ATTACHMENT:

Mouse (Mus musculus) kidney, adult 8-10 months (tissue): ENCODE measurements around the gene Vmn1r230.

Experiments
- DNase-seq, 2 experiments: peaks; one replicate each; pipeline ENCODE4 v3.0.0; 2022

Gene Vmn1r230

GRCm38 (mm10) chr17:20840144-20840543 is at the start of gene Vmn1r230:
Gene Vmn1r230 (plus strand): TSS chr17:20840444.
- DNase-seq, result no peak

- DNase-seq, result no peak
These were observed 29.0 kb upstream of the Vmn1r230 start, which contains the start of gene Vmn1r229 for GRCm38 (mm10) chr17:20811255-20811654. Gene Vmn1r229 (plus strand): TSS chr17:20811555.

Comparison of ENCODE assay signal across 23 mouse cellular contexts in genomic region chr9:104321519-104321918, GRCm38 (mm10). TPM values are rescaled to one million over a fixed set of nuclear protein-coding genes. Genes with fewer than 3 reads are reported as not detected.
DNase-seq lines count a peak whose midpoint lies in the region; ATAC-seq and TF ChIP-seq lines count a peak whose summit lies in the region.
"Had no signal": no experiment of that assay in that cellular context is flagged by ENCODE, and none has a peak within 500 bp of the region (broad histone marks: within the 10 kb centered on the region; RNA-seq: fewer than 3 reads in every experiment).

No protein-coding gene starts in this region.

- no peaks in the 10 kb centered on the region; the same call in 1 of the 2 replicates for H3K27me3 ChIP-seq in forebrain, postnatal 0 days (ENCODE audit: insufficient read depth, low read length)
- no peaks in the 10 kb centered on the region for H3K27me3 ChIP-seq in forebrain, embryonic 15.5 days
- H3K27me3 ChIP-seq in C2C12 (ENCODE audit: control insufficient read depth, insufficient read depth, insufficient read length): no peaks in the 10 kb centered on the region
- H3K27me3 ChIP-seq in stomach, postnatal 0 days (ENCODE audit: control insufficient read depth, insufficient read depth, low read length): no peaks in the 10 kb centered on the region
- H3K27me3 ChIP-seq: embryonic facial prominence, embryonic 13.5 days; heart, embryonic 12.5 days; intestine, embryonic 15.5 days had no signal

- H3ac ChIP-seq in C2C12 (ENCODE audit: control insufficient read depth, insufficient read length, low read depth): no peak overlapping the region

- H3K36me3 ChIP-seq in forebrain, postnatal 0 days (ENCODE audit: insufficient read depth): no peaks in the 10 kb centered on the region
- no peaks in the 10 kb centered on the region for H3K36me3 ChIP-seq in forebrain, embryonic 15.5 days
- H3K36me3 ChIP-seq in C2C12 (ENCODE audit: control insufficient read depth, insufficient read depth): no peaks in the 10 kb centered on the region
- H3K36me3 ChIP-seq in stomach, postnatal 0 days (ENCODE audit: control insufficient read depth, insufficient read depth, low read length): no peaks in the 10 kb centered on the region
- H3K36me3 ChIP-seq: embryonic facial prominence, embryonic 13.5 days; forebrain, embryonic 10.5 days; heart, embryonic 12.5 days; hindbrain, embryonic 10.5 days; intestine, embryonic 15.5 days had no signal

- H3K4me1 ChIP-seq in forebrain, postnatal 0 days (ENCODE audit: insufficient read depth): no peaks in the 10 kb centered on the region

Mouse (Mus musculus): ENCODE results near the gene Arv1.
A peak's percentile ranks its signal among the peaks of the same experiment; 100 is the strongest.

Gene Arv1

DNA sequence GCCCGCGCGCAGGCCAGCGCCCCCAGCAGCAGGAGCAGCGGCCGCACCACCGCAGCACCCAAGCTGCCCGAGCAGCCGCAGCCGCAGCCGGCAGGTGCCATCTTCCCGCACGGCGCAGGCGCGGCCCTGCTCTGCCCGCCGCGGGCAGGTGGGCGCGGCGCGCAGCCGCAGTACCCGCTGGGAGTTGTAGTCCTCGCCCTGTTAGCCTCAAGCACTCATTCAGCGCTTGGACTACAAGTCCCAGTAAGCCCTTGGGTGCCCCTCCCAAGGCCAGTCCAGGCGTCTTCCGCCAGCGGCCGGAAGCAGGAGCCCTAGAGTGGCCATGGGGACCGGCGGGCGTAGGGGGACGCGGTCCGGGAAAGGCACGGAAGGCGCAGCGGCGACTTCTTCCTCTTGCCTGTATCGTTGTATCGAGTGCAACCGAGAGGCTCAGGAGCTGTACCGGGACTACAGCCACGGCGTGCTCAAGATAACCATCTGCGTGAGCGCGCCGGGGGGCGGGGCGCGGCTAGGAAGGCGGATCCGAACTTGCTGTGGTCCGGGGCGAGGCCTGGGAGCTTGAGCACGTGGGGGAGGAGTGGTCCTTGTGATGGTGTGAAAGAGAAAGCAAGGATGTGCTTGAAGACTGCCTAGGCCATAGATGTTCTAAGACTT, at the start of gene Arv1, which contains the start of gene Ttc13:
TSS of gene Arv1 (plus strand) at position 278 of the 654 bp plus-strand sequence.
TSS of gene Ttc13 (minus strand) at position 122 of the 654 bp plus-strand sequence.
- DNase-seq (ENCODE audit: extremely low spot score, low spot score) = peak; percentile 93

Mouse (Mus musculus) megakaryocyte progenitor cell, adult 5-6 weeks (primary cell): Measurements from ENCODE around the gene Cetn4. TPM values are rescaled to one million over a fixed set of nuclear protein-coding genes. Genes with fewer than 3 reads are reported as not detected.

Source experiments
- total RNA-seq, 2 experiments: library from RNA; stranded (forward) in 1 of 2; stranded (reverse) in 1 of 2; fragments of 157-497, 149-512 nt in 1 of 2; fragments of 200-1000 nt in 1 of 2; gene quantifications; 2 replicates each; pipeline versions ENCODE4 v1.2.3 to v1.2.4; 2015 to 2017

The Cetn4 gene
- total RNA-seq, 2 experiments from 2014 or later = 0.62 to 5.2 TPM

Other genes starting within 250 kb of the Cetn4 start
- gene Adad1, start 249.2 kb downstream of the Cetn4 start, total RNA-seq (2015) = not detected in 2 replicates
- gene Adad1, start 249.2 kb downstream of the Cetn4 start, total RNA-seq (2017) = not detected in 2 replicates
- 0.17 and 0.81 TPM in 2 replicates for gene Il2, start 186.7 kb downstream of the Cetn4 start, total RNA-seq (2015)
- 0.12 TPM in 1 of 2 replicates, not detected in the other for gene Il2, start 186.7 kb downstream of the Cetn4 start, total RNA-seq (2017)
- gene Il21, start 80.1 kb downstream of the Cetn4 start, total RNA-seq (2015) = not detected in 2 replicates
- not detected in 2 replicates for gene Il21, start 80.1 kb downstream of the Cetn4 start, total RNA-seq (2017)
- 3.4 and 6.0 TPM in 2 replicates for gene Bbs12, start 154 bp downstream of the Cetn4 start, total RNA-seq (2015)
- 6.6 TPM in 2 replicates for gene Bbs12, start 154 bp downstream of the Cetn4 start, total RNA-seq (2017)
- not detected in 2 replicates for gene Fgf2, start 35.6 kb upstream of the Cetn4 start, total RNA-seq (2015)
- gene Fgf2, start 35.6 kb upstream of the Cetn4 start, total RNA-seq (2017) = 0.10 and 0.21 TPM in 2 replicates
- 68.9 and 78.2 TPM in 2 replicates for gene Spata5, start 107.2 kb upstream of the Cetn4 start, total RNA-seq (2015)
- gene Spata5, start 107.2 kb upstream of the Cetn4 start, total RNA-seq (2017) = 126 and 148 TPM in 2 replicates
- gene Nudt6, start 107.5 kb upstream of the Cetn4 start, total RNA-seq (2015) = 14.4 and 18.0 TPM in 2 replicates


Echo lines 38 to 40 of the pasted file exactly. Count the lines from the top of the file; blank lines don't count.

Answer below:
Other genes starting within 250 kb of the Cetn4 start
- gene Adad1, start 249.2 kb downstream of the Cetn4 start, total RNA-seq (2015) = not detected in 2 replicates
- gene Adad1, start 249.2 kb downstream of the Cetn4 start, total RNA-seq (2017) = not detected in 2 replicates